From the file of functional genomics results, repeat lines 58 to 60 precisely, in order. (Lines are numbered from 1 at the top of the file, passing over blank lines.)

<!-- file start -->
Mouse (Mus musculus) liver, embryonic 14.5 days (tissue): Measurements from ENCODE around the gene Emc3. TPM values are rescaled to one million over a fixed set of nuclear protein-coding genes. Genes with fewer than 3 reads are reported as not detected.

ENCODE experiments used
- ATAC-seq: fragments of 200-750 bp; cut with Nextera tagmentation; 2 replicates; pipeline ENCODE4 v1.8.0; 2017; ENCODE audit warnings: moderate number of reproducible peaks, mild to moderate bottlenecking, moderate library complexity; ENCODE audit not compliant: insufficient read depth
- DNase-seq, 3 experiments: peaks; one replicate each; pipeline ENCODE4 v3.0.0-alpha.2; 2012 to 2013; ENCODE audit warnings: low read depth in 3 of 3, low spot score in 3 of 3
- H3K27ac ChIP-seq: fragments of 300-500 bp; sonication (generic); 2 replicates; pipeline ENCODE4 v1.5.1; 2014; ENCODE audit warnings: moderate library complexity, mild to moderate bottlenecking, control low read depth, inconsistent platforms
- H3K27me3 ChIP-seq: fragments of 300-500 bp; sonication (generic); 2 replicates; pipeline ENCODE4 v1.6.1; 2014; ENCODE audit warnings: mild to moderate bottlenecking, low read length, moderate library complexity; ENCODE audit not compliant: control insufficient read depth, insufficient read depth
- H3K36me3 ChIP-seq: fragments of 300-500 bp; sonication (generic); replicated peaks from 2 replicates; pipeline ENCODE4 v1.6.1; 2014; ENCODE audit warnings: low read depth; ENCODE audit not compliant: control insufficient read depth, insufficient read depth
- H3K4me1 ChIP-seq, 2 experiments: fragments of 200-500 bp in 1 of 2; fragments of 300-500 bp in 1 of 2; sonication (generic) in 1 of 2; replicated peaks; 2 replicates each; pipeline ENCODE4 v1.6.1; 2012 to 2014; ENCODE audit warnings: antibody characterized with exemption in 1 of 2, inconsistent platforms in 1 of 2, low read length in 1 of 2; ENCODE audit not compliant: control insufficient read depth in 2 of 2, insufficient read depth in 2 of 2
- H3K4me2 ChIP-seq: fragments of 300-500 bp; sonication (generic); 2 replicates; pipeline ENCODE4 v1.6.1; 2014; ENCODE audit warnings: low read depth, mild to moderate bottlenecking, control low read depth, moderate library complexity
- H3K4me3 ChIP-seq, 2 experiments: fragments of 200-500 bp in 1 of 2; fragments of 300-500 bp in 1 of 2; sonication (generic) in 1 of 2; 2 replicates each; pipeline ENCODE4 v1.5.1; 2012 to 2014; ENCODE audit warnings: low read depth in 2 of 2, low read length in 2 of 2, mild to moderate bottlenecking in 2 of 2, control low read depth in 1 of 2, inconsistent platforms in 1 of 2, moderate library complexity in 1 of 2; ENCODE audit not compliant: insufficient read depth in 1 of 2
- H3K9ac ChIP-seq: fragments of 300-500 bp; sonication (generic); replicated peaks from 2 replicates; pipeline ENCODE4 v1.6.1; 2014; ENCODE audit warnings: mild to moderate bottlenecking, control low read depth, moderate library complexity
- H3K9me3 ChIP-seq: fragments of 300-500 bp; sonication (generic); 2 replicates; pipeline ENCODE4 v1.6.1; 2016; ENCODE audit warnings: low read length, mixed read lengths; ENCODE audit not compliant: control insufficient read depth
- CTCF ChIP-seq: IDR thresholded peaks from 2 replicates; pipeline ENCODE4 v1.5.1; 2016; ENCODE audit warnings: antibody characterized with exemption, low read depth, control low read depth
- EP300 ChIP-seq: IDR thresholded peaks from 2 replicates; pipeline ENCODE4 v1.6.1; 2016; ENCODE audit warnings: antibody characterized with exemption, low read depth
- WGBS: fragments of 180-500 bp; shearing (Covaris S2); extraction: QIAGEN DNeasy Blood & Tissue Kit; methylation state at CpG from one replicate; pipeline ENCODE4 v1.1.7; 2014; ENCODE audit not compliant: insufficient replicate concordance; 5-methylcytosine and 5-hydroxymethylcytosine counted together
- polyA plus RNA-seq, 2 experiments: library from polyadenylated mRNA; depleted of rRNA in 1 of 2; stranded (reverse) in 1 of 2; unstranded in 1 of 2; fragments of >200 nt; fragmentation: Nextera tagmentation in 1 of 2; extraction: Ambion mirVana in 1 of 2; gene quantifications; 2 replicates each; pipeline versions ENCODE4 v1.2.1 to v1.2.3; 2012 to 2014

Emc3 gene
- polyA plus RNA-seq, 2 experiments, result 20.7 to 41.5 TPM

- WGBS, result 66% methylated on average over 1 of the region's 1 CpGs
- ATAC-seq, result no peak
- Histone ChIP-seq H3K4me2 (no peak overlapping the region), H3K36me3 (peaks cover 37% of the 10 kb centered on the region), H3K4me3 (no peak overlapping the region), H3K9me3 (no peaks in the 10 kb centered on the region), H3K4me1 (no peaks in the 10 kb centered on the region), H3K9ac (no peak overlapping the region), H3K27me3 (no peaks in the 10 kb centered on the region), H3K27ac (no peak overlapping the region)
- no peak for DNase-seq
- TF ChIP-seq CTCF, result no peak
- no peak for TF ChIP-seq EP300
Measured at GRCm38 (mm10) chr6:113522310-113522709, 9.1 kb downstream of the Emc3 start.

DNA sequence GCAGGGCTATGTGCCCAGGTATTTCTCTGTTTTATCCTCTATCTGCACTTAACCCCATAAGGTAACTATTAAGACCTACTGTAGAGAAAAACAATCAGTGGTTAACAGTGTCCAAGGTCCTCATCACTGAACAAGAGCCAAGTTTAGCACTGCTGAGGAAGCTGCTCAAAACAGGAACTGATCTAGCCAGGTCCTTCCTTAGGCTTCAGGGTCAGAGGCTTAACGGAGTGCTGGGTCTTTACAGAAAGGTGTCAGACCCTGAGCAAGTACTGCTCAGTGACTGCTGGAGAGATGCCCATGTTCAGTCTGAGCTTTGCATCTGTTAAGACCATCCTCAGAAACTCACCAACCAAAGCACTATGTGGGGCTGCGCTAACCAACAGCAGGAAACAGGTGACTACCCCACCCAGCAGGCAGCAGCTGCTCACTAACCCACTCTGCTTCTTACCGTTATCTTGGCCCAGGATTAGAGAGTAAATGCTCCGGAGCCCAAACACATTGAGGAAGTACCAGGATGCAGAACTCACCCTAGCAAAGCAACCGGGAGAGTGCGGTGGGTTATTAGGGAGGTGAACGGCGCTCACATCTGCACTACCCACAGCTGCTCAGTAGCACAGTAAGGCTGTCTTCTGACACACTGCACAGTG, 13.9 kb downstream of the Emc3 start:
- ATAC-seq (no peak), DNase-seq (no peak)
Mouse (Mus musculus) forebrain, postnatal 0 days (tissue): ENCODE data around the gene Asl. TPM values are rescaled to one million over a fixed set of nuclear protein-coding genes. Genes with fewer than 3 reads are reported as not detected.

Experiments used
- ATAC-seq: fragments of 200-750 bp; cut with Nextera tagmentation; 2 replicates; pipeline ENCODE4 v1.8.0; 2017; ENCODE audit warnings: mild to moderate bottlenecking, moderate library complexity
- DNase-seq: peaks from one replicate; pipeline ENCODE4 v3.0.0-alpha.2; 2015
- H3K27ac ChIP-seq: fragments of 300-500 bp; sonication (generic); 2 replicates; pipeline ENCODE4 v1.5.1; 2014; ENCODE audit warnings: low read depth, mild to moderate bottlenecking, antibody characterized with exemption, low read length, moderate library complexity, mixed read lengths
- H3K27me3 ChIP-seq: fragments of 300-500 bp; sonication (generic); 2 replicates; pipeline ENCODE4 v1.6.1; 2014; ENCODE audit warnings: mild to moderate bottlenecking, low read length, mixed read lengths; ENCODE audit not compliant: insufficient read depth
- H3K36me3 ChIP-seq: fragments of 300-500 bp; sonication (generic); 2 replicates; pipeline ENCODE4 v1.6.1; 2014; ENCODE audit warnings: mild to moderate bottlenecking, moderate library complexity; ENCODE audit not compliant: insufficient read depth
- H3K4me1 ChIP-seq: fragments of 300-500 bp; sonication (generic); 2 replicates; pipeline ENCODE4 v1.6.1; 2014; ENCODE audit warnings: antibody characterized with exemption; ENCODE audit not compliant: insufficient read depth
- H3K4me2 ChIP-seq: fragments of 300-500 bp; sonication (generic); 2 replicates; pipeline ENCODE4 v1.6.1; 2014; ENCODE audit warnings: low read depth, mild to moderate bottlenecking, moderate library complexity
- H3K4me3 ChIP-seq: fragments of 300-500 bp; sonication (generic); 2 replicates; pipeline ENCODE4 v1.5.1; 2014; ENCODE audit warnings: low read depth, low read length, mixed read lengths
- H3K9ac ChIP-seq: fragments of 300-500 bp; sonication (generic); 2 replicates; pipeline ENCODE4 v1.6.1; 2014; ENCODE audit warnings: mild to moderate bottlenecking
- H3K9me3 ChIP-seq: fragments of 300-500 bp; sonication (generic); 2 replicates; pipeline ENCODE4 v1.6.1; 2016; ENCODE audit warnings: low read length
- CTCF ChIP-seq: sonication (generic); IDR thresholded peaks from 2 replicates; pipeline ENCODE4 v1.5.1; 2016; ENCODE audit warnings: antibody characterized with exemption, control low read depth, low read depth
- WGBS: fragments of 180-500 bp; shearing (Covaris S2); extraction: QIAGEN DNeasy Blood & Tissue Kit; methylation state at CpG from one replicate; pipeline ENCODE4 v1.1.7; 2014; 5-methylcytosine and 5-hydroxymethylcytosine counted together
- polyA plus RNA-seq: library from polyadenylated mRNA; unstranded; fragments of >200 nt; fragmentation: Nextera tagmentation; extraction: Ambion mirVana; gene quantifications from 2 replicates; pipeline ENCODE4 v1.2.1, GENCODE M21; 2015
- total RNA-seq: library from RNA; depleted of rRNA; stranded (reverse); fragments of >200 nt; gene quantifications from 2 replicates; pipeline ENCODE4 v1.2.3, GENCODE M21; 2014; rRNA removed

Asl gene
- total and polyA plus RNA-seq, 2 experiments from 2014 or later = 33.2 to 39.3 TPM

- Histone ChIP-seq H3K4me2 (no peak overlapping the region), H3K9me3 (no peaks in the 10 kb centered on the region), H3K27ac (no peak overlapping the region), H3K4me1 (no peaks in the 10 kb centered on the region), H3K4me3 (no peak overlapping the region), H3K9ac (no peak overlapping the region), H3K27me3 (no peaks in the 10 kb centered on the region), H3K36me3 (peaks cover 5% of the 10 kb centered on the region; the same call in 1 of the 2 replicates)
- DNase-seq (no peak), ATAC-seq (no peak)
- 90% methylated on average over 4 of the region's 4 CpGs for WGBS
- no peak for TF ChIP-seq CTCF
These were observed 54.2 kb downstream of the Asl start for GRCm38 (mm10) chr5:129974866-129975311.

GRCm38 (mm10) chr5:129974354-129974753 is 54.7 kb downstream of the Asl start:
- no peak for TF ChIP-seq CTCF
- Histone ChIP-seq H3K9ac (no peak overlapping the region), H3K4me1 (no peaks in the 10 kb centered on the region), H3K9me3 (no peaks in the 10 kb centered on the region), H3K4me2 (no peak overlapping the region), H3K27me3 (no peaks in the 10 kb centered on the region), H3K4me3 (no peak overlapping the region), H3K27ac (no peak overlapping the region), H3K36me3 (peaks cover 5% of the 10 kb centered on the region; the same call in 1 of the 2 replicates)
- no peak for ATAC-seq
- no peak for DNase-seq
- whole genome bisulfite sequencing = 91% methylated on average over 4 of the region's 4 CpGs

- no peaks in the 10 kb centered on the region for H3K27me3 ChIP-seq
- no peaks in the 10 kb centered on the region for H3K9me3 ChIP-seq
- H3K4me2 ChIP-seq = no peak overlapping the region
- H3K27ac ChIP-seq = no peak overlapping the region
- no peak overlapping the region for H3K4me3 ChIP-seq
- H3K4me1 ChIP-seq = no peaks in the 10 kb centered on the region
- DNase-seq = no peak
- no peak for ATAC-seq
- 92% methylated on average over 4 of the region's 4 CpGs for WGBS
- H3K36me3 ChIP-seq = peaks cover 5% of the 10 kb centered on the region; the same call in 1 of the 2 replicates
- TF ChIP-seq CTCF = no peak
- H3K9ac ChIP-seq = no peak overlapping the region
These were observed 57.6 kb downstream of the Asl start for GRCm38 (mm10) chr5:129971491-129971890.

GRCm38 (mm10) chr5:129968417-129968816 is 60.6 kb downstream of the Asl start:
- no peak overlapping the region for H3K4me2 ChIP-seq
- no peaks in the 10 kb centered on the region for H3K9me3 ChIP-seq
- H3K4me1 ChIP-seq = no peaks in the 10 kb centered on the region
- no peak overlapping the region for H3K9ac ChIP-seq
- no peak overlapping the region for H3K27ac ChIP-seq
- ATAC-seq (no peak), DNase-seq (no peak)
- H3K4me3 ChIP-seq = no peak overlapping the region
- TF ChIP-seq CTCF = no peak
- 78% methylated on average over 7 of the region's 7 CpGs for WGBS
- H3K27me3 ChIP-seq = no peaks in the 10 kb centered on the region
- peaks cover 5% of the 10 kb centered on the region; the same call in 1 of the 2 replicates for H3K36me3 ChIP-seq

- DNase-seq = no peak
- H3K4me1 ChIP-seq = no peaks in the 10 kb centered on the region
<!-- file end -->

- no peaks in the 10 kb centered on the region for H3K9me3 ChIP-seq
- H3K4me2 ChIP-seq = no peak overlapping the region
- H3K27ac ChIP-seq = no peak overlapping the region